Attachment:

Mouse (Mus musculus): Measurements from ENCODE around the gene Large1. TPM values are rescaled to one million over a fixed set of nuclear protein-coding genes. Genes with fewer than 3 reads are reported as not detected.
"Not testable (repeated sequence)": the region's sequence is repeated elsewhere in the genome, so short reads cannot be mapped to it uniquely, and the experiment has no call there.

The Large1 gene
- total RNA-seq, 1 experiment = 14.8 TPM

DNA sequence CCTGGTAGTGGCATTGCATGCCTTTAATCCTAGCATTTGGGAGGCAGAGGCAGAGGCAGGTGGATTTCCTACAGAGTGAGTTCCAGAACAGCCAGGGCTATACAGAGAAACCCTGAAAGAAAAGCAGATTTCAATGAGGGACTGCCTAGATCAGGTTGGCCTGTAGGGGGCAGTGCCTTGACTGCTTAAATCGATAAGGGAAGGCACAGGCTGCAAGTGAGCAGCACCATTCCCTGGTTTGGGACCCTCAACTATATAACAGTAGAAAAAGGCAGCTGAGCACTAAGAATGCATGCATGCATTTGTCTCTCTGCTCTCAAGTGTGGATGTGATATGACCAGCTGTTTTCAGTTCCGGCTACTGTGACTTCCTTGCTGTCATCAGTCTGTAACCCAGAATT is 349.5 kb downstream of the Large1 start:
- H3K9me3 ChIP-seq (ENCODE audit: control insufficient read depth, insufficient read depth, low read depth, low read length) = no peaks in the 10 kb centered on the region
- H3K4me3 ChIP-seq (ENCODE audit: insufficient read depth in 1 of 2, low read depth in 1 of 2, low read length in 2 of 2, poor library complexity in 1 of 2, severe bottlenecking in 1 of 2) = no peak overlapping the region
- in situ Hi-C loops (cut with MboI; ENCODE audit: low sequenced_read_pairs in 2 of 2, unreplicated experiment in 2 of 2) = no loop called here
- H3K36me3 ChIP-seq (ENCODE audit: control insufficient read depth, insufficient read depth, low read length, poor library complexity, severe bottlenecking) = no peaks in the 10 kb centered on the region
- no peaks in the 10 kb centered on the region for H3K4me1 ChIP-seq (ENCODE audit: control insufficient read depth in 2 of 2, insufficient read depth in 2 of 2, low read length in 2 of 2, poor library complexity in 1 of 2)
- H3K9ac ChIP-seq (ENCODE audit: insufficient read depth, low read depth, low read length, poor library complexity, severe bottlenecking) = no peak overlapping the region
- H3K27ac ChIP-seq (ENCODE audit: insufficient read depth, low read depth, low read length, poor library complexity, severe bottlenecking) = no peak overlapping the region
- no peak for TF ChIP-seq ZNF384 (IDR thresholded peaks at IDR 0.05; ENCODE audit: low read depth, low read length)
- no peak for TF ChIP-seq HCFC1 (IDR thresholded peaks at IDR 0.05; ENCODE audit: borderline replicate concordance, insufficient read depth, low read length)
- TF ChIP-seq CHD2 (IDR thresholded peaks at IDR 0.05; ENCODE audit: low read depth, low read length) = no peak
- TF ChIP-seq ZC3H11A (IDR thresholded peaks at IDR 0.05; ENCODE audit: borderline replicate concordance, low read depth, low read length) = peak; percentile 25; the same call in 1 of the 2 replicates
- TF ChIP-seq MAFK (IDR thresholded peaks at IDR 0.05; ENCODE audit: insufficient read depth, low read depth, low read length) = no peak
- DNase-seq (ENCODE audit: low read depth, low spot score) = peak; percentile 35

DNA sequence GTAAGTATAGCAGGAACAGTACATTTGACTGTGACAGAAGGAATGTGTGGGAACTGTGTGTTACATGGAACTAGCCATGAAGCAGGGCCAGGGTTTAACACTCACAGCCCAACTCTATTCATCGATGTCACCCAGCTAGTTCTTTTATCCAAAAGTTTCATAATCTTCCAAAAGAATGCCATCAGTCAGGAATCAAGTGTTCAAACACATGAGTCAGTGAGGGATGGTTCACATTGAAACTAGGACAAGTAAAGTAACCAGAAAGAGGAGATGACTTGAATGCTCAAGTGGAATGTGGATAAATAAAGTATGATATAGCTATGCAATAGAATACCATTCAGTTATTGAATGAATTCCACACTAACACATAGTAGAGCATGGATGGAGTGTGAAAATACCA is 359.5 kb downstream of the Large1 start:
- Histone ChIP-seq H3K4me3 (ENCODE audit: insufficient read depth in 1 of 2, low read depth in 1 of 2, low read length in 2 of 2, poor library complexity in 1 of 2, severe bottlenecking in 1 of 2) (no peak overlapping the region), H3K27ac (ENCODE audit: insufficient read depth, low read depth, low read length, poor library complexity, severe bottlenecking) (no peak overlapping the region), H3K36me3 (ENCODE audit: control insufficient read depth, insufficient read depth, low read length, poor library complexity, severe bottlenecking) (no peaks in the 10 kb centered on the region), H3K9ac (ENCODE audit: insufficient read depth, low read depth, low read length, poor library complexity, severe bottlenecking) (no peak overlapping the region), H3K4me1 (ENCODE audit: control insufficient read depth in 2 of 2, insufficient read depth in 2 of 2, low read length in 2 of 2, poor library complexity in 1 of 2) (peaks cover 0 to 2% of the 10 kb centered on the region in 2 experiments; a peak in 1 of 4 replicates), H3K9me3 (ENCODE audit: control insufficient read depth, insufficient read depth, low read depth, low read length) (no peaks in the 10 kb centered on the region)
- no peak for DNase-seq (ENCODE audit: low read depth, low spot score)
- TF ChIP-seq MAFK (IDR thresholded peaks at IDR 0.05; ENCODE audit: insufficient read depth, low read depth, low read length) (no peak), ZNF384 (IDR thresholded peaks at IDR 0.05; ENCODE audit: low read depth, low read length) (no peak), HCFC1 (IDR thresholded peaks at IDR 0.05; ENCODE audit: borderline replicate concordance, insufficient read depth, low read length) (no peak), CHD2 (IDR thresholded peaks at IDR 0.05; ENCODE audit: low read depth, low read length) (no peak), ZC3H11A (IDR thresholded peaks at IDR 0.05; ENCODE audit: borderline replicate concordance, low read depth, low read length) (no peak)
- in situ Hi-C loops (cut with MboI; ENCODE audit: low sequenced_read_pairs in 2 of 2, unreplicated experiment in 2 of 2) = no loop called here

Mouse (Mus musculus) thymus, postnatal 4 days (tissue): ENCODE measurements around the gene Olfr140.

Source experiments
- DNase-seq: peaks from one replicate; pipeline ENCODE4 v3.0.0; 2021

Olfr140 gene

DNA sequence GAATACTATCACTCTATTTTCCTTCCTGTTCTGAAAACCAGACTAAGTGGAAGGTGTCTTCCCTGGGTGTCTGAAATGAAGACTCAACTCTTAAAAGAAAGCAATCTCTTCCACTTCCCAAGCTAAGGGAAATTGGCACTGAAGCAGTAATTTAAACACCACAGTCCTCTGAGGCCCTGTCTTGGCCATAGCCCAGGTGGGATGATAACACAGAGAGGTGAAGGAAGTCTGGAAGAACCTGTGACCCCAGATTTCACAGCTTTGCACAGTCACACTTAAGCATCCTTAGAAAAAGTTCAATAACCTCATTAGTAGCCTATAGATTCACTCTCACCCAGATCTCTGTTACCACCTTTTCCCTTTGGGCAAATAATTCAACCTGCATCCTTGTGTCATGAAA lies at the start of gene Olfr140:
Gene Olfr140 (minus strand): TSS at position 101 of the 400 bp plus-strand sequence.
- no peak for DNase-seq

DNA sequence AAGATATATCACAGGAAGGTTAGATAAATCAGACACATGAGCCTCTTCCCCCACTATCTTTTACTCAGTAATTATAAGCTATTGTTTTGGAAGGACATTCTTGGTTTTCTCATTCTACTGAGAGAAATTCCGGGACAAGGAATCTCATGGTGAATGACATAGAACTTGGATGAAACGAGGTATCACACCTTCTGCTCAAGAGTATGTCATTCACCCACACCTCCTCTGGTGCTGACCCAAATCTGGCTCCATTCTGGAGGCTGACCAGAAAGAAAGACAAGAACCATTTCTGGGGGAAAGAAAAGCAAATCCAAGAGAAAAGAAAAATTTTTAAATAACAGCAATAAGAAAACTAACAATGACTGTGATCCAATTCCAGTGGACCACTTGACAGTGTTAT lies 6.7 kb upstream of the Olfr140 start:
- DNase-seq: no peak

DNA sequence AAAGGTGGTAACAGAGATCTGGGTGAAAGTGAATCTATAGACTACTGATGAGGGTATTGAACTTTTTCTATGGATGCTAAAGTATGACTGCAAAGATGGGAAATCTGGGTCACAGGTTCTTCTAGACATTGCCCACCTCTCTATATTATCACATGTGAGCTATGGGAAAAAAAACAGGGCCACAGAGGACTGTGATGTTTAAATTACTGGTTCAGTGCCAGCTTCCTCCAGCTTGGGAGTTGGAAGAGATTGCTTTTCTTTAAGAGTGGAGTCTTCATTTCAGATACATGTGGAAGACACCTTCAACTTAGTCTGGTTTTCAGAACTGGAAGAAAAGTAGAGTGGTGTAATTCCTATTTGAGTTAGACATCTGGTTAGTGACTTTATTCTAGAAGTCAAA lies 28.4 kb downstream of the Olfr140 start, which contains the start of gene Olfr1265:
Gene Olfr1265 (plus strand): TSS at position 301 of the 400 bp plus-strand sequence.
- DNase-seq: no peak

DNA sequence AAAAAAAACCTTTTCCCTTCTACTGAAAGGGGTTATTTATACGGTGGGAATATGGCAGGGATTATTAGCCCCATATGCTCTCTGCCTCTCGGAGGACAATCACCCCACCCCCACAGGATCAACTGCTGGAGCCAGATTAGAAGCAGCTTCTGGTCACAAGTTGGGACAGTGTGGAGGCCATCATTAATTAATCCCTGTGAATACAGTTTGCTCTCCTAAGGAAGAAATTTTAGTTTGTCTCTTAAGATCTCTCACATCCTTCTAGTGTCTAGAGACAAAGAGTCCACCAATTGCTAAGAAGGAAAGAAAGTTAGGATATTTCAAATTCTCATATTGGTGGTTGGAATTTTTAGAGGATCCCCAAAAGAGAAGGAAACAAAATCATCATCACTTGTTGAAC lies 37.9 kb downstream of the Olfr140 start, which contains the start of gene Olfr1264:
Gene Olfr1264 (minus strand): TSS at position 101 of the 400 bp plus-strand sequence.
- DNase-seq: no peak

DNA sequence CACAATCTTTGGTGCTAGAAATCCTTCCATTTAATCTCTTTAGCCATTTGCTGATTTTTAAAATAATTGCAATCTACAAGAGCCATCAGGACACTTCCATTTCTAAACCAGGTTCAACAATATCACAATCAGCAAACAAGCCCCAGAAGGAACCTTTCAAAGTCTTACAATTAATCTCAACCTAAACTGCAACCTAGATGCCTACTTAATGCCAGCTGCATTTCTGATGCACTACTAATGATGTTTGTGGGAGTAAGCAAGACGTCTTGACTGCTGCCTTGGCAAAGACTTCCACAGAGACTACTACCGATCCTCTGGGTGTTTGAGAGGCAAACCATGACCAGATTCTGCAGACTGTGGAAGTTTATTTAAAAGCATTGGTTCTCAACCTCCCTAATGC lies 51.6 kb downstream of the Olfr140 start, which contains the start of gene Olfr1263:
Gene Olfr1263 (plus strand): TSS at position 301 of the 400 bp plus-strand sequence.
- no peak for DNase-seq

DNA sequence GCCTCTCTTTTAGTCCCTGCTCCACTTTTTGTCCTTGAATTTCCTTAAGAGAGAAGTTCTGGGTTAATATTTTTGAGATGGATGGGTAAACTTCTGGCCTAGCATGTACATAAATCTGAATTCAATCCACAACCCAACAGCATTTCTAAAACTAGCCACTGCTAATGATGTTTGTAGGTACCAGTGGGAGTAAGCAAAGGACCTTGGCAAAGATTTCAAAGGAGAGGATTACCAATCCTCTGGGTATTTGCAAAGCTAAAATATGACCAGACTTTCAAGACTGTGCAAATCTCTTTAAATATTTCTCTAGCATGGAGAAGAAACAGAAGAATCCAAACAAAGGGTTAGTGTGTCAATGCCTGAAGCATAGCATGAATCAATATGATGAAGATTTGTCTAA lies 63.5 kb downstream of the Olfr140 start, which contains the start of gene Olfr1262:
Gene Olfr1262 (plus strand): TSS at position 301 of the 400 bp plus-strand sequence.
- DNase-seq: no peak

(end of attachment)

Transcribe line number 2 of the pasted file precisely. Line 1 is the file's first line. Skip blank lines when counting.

"Not testable (repeated sequence)": the region's sequence is repeated elsewhere in the genome, so short reads cannot be mapped to it uniquely, and the experiment has no call there.